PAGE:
Connecting Inside with Outside.


It has long been the aim of architects to connect a building to its landscape, either through the materials used or physically opening the structure to the surroundings. We’ve selected these projects to show how technology now allows us to open whole elevations of a building, thus blurring the line between what is inside and what is outside.

Barak House, Israel by Pitsou Kedem Architects.


This incredible private residence is a three storey building in Ramat HaSharon.


The first and second floors culminate in a double height space overlooking the swimming pool.


It is this area that contains the floor to ceiling glazing which retracts back to give a fully open façade. This double height space contains the kitchen and living room, which is enveloped with light from the amount of glazing.


55 Blaire Road, Singapore by ONG&ONG.

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This contemporary interior and extension to a terraced house shows how interior and exterior spaces can merge. The design introduces light into the previously dark living spaces through the use of an internal courtyard and retractable glazed walls.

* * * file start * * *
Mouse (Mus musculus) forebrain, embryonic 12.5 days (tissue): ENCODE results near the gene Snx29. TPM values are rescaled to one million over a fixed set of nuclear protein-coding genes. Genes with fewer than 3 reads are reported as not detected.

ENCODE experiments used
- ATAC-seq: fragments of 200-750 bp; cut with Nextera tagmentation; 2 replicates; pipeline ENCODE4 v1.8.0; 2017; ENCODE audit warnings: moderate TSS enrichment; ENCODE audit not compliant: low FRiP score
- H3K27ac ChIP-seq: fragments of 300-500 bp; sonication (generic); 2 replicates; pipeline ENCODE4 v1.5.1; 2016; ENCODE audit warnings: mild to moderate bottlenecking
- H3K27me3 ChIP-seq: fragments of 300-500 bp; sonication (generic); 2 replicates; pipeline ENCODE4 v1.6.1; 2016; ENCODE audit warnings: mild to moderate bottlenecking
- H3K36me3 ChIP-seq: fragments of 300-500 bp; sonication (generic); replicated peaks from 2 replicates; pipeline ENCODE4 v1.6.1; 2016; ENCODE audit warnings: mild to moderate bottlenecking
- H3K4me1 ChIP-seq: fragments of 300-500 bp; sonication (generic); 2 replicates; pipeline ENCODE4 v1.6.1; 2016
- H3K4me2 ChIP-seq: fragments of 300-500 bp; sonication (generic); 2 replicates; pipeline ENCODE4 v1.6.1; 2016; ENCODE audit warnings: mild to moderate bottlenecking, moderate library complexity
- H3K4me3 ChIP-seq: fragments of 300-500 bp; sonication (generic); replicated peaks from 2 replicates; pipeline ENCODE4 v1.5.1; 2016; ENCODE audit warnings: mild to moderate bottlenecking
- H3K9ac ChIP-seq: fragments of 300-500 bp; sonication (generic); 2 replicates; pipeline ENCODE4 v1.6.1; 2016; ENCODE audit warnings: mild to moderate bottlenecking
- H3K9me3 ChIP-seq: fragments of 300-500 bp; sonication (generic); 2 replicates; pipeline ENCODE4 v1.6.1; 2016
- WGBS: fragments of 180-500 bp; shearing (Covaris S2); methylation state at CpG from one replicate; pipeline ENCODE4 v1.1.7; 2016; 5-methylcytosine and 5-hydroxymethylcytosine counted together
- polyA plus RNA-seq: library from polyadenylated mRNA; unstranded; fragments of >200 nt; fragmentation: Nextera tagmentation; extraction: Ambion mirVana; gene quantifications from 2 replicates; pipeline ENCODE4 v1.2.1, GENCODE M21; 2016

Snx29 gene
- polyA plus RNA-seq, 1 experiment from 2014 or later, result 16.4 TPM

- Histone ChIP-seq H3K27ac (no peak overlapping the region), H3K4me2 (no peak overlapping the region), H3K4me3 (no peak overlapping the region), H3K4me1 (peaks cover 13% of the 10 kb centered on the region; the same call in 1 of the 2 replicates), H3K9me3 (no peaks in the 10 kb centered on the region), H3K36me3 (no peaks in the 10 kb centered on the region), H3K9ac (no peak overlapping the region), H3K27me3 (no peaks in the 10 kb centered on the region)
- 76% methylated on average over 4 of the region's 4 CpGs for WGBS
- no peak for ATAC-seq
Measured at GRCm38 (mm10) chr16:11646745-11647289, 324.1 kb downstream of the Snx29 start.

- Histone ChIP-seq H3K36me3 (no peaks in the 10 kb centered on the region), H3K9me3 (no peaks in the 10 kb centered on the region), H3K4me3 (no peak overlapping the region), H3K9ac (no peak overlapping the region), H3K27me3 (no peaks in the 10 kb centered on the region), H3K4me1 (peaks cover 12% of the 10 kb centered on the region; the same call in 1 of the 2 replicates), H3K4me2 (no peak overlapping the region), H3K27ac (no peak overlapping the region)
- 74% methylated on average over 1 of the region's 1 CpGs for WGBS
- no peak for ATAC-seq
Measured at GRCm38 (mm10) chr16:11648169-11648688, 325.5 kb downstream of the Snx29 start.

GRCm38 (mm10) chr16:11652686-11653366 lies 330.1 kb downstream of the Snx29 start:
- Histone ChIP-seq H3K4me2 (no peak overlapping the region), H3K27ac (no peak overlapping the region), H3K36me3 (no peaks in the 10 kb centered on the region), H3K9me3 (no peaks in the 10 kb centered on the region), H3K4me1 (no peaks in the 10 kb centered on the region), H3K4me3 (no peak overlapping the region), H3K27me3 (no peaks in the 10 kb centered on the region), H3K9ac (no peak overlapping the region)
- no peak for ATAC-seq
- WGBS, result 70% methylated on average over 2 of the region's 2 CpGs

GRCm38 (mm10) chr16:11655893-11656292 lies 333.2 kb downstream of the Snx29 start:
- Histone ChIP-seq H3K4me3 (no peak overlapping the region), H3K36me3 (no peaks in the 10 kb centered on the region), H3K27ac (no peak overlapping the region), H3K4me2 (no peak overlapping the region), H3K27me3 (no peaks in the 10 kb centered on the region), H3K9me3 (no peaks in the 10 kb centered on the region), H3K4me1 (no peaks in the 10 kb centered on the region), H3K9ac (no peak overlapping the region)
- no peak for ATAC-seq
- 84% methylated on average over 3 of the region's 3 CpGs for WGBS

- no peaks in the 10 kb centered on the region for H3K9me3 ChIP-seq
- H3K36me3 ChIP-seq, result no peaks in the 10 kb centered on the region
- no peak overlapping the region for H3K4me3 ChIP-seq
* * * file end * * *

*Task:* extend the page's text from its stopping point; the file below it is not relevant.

With both sides open the living and kitchen spaces are connected by large platforms cantilevered over the pool.


Casa Cubo, Sao Paulo by Studio MK27.


Brazilian architects Studio MK27 have created this amazing chunky concrete home which floats above the ground floor living areas.


The massive volume sits above an open living area that can be enclosed through perforated metal screens that slide back and forth over the elevation.


These metal screen are used on the floors above where the punctured concrete box reveals large windows, the screen can then be pulled across to provide privacy.



Higharcres, England by Duncan Foster Architects.


This extension was built onto the Arts and Crafts style house in Oxford to house a new living and dining room. The whole extension is clad with black zinc and black timber cladding as a reference to the local agricultural buildings, which are traditionally black clad.


The building is nestled in woodland, and the new laminated beam allows for uninterrupted views. It is this clever bit of engineering that also allows for the corners to be unsupported and therefore allow for the openable corner of the building.



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